As you may suspect, a new house yeast strain coupled with more fermentation capacity can only mean one thing – more new beers! We have lots planned on that front and will be revealing all very soon. Watch this space.
*Brewers can buy yeast two formats – liquid and dried. Because of the high cost of liquid yeast, it is only usually commercially viable to use liquid yeast when it is used to ferment several different beers (yeast is harvested from one beer and then used to ferment another in a relatively short space of time). Often brewers will manage liquid yeast as a ‘house’ strain and use it to brew many of their beers. Dried yeast can be as low as a tenth of the price, so it is commercially viable to brew with these yeasts just once and then discard them. The main problem with dried yeast is the limited availability of strains – there are so many more liquid strains available.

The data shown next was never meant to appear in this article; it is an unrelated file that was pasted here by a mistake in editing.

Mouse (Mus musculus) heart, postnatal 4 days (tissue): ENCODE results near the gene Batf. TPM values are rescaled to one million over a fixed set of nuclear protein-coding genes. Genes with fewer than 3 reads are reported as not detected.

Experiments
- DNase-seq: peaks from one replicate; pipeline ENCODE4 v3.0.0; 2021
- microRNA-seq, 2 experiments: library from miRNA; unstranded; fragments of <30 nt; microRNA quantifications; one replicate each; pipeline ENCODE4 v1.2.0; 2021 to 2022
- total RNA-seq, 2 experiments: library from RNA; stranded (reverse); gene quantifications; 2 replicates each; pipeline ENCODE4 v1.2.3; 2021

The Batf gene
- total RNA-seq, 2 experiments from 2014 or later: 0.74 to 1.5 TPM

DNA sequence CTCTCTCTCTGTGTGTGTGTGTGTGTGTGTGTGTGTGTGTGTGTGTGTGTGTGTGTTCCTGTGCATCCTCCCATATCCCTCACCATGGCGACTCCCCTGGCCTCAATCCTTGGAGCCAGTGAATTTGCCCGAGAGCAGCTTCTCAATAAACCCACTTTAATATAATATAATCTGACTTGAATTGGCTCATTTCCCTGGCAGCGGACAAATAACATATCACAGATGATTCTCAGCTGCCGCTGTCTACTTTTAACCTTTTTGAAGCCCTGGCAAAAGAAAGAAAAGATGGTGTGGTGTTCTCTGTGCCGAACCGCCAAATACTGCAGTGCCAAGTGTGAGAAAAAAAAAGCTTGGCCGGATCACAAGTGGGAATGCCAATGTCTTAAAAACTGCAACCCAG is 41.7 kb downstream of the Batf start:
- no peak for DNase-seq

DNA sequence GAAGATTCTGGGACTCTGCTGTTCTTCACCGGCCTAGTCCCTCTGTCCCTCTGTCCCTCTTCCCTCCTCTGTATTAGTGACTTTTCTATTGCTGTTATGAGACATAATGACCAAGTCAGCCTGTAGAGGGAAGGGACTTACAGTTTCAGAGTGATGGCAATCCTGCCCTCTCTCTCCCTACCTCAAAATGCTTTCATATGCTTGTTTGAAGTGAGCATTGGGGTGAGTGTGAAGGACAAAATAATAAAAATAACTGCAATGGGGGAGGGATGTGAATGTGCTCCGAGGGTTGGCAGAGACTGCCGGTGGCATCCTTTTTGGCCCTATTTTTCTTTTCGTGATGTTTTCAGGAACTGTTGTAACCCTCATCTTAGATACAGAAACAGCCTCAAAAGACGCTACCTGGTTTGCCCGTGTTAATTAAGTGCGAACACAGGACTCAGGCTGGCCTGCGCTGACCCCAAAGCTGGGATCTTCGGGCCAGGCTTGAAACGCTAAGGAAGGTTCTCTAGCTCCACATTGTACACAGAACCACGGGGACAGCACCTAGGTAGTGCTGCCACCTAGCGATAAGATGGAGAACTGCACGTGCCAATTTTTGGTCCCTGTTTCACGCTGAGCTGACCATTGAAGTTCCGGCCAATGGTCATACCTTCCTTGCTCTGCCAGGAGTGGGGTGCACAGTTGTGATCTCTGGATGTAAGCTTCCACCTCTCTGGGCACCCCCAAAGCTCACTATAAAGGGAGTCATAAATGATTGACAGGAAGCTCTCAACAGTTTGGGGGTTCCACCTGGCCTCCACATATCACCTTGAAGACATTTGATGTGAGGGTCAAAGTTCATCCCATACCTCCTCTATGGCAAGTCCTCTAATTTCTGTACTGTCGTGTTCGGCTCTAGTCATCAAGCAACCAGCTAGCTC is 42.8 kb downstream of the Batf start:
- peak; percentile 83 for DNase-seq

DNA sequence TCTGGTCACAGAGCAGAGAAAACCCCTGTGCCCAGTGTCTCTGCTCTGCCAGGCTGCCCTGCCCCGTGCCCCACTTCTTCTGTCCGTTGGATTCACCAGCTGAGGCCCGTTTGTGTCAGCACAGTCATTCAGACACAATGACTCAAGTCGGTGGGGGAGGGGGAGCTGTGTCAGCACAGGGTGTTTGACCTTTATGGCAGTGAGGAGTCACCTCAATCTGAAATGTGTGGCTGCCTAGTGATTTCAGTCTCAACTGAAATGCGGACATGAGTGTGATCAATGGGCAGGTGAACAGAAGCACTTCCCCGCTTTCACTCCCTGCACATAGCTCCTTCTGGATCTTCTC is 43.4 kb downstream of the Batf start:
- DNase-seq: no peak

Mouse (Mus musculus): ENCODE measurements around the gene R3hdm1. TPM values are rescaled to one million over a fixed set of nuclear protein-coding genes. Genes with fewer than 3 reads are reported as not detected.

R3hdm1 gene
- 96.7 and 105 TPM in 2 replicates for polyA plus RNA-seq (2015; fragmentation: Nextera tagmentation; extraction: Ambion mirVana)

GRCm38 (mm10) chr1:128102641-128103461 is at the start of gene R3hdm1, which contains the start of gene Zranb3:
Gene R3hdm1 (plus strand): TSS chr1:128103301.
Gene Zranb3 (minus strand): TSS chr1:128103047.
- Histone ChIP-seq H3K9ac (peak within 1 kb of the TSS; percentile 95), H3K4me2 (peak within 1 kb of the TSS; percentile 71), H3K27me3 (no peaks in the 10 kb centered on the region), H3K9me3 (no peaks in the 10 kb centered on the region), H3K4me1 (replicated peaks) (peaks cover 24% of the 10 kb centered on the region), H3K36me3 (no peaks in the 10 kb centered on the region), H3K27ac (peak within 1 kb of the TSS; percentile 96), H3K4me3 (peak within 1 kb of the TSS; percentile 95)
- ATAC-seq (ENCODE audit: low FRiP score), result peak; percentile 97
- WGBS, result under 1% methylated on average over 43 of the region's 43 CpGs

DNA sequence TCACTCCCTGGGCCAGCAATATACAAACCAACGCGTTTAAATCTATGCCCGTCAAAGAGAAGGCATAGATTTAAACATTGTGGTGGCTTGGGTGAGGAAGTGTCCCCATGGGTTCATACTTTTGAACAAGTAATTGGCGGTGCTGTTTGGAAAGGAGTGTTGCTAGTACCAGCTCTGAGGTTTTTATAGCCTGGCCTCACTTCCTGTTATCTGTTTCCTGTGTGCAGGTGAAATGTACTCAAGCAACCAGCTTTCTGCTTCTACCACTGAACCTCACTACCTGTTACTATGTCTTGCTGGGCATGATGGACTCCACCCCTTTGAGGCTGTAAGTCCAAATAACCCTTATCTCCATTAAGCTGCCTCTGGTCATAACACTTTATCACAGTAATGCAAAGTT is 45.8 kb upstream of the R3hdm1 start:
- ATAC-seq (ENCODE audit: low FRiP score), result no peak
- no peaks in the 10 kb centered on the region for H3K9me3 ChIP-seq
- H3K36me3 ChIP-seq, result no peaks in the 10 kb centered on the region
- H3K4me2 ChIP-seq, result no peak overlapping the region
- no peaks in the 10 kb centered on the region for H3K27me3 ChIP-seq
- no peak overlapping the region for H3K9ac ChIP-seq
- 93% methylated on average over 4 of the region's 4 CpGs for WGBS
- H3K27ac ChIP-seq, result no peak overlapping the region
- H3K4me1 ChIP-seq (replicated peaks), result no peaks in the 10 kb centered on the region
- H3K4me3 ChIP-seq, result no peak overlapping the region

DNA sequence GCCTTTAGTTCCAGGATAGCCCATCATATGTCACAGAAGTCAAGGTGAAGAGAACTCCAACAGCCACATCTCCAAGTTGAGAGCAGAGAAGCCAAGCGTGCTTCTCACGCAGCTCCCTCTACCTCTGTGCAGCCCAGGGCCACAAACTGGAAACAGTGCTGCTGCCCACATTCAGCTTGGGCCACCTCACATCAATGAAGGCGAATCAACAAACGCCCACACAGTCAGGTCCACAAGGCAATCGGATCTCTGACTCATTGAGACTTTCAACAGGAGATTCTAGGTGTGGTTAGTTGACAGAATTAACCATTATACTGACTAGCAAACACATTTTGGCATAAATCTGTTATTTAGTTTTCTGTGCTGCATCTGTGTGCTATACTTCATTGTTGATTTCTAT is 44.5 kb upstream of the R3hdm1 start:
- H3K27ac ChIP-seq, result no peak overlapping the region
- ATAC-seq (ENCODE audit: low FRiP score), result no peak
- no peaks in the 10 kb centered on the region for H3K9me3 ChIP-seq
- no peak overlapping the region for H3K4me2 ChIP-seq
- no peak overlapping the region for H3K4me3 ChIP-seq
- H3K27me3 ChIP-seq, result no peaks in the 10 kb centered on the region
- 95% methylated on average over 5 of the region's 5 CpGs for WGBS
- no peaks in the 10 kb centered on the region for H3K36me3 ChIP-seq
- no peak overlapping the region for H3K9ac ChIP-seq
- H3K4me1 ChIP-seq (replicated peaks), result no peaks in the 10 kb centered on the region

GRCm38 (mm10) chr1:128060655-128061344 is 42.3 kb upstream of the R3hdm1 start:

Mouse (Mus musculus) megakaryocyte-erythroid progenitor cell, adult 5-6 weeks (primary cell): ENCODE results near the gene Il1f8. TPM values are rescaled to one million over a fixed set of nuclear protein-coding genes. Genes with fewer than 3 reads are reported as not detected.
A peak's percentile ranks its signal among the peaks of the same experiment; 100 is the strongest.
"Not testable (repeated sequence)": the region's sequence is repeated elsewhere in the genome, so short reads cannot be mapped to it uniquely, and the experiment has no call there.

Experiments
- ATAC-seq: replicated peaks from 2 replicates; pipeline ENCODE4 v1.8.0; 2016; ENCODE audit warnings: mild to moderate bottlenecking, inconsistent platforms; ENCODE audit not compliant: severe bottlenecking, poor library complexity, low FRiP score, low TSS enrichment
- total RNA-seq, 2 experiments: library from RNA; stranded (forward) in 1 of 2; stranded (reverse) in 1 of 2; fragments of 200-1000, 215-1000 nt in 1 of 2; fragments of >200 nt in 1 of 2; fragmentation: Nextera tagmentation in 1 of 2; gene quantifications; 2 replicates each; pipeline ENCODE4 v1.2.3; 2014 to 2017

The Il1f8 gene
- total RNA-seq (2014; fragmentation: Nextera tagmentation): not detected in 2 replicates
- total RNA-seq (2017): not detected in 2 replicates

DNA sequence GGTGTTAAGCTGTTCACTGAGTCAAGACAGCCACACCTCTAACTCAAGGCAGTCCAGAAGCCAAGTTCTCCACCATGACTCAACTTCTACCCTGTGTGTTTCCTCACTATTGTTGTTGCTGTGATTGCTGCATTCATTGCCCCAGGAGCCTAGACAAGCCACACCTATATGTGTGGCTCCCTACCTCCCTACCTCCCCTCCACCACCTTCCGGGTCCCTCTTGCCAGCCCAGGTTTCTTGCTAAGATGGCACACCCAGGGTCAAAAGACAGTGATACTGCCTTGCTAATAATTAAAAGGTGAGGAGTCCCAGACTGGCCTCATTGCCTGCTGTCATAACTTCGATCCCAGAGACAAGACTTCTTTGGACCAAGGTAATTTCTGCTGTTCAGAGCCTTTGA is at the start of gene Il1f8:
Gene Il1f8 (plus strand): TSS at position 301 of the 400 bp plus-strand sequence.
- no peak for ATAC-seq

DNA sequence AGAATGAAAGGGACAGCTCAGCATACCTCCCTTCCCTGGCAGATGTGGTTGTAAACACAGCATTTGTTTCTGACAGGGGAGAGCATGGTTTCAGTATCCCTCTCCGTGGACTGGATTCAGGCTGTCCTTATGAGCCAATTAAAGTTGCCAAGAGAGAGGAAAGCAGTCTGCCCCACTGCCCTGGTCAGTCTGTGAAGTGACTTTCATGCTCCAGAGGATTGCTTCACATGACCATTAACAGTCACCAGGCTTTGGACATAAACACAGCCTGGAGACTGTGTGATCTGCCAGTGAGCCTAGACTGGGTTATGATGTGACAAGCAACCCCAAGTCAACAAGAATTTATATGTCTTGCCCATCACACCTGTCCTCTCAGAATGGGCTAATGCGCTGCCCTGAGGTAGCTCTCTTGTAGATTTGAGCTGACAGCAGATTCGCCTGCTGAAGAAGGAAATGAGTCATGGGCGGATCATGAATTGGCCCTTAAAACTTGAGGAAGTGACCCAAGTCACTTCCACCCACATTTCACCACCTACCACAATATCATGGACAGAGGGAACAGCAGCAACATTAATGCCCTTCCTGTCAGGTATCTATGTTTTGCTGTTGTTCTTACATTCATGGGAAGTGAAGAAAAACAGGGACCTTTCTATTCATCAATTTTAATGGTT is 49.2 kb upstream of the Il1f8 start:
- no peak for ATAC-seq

You may recently have seen on social media and in the local press about our expansion, but until now we haven’t got around to writing a blog about what’s been happening over at Unit 4 Cae Bach in 2018.
The planning all started about 18 months back – in mid-2017 we were very short of cold storage space (we store all our beer cold to keep it fresh) and we took a quick decision to move our office into a temporary portable cabin outside the brewery and expand our old 8⁰C cold room into the previous office space. At the same time, we were thinking about increasing our brewing capacity in 2018 and began hatching a plan to allow this to happen. We also had the problem of our office now being in a portable cabin with no space for any of our growing team to eat their lunch! To add to that, we quickly realised that our double-sized cold room still wasn’t big enough to support an expansion so we needed to look at expanding that again. Oh, and of course we had to finance the whole project too!